Engaging with the larger civil society movement in MDGs and post-MDGs: The most common critique of the disability movement has been its alienation from the larger civil society movement, despite the fact that disability is a cross-cutting issue. Now that lessons have been learnt after the omission of disability in the MDGs, there is a huge responsibility on the disability movement to ensure that mainstream CSOs are including disability in their advocacy, so that gender organisations talk about women with disabilities; child rights advocates talk about children with disabilities; and so on.
High Level Meeting on Disability and Development: One of the most significant milestones in the disability movement worldwide will be the upcoming UN High Level Meeting on Disability and Development in New York on September 23, 2013. This meeting will hopefully set the tone for inclusion of disability in the remaining MDG processes and in the upcoming post-MDGs framework. This has been dubbed by many leaders as a’once in a lifetime’ opportunity. Time is of the essence here and it is very important to ensure that the High Level Meeting does not get diluted and that governments take this meeting very seriously and send the highest level of delegation possible. The need to ensure a strong outcome document cannot be over-emphasised.
Connection between the High Level Meeting, Opening of the General Assembly Debate and the Special Event on MDGs: The High Level Meeting on Disability and Development is followed by the Opening of the General Assembly Debate on September 24, 2013 and the Special Event on MDGs on September 25, 2013. Leaders from the disability movement are now looking at the possibility to connect these three very important events. A strong demand that has arisen from some of the key voices in the global disability movement that the outcomes of the High Level Meeting should feature in the speeches and deliberations of the next 2 days.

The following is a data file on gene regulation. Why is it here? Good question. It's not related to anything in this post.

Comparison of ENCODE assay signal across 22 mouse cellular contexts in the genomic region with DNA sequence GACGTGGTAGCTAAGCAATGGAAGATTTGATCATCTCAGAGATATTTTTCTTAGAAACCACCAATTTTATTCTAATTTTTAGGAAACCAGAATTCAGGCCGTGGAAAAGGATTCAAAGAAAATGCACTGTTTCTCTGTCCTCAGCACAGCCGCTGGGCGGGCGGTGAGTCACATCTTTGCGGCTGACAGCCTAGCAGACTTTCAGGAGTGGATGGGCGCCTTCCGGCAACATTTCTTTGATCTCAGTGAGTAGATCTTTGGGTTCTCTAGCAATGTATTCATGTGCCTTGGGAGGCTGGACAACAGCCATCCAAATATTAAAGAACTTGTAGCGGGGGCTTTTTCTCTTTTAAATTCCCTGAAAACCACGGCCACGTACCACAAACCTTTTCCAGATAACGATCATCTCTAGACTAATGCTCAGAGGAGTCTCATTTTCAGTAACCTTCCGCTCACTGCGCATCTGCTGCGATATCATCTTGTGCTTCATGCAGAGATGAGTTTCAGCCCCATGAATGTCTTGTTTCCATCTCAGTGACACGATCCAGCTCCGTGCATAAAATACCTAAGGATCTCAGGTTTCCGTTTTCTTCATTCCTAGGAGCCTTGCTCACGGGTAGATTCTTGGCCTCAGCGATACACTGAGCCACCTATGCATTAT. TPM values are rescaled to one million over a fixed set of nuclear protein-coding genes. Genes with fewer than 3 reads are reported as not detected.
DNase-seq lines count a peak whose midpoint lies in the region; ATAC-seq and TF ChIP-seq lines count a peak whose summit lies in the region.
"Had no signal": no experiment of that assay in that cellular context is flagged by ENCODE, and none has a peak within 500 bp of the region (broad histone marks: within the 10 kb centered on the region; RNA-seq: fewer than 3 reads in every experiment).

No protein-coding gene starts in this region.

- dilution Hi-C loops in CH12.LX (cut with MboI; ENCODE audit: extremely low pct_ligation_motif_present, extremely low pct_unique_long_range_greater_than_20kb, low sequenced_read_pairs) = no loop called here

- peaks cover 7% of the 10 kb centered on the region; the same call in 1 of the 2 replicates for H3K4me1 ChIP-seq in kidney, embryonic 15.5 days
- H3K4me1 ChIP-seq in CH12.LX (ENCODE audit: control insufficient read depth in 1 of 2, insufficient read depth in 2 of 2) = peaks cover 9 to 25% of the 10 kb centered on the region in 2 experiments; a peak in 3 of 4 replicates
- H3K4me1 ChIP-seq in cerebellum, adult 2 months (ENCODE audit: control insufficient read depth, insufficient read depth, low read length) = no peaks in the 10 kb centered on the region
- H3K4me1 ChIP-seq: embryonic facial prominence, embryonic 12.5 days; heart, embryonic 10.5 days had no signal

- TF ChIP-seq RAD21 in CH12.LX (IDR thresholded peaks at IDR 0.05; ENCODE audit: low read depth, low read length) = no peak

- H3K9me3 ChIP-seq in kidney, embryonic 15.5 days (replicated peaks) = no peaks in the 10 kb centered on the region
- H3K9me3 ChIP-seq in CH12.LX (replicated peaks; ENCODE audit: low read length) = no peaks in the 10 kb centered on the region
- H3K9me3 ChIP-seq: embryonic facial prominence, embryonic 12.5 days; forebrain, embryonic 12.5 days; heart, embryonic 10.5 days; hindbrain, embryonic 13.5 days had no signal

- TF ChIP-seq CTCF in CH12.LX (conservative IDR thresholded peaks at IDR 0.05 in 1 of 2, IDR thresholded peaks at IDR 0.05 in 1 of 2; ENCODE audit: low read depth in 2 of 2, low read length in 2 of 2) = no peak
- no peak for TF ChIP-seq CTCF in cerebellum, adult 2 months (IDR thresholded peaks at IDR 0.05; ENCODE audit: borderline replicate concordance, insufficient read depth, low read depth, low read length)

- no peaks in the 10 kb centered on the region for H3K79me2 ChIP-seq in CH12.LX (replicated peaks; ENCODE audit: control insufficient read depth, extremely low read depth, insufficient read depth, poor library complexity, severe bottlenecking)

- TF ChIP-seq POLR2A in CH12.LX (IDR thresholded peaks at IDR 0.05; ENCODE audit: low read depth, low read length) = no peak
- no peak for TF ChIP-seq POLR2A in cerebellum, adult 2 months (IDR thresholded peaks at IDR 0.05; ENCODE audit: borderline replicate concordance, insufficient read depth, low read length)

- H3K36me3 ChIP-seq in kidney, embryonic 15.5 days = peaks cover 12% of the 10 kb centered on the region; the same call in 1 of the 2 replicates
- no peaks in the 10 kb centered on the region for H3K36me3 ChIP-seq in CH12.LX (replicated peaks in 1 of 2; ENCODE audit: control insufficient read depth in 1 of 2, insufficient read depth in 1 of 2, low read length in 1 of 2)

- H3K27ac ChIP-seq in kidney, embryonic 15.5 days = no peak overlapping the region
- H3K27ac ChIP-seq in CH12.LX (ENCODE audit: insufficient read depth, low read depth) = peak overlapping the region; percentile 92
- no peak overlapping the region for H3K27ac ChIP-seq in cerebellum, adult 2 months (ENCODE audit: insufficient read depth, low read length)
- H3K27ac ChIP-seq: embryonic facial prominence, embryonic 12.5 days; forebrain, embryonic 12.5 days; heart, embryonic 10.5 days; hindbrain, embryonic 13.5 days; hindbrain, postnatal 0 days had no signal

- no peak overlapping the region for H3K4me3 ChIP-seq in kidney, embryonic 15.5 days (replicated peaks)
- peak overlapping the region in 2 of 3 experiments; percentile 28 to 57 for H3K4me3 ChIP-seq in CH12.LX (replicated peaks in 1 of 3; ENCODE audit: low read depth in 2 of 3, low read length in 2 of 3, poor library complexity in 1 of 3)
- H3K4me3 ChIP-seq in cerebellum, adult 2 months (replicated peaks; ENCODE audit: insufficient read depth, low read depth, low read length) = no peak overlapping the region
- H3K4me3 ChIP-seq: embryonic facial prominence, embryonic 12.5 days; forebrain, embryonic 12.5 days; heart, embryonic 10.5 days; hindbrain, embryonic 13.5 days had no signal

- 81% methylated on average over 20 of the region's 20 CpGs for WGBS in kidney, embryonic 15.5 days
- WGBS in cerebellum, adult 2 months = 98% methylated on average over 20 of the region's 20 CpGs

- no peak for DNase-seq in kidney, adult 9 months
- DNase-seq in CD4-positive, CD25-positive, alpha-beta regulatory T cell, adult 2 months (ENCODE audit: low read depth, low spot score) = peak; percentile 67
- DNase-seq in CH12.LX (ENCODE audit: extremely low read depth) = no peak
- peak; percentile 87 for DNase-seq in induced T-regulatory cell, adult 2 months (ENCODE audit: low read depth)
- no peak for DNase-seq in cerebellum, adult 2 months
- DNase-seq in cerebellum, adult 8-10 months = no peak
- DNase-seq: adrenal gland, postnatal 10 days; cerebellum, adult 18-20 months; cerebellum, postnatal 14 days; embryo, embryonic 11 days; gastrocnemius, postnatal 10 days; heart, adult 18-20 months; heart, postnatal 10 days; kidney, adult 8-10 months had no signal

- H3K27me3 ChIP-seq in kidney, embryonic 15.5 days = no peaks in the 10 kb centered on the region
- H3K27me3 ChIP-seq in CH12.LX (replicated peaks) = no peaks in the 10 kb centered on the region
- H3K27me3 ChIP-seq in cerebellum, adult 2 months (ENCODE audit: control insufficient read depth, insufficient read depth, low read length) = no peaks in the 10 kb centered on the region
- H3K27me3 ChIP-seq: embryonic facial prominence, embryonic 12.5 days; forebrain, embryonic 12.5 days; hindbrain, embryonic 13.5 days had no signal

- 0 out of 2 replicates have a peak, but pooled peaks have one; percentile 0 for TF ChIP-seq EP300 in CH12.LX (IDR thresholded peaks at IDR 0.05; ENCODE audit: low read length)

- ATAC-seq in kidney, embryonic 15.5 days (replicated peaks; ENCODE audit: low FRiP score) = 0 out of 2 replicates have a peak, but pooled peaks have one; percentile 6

Engaging with national governments: It is very essential to motivate national and local level disabled people’s organisations to advocate with their governments to take disability issues with the seriousness they deserve. At the end of the day, when the MDG processes in the remaining two years and the post-2015 agenda are discussed, it will be the governments who will either support or oppose based on their country’s priorities. Disability is a non-political issue, by and large. Therefore, chances of it being opposed are less. However, the probability of it not making to a majority of the countries’list of priorities is much higher. Therefore, advocacy at the national level becomes paramount.
Disability as a development issue: The fact that disability is a cross-cutting issue has by and large been well-established. But the new argument put forward by disability rights advocates is that it is not just a human rights issue but also a development issue. Therefore, it needs to be looked at from that lens as well. This is a relatively new thinking but one with tremendous merit. Leaders from the disability movement, especially from the developing world, should be motivated to imbibe this thought and incorporate it in their own advocacy.
Going to the grassroots: Javed Abidi, Chairperson of Disabled People’s International (DPI) firmly believes that disability rights will have to be realised at the grassroots and not in New York and Geneva. This is a valid argument and throws a sense of caution at the sudden, seemingly top down disability agenda and related advocacy. Most disability rights advocates would prefer a mix of bottoms up and top down mechanism, favouring the bottoms up flow. This is where organisations like DPI have a huge role to play. DPI’s strength lies in its unparalleled reach at the grassroots across 130 countries and 5 regions. Most of its members are drawn from the developing world and across disabilities. This also puts a huge responsibility on DPI’s leadership and its members to actively engage in the MDG and post-MDG processes.
Dorodi Sharma is OSD to Chairperson, Disabled People’s International.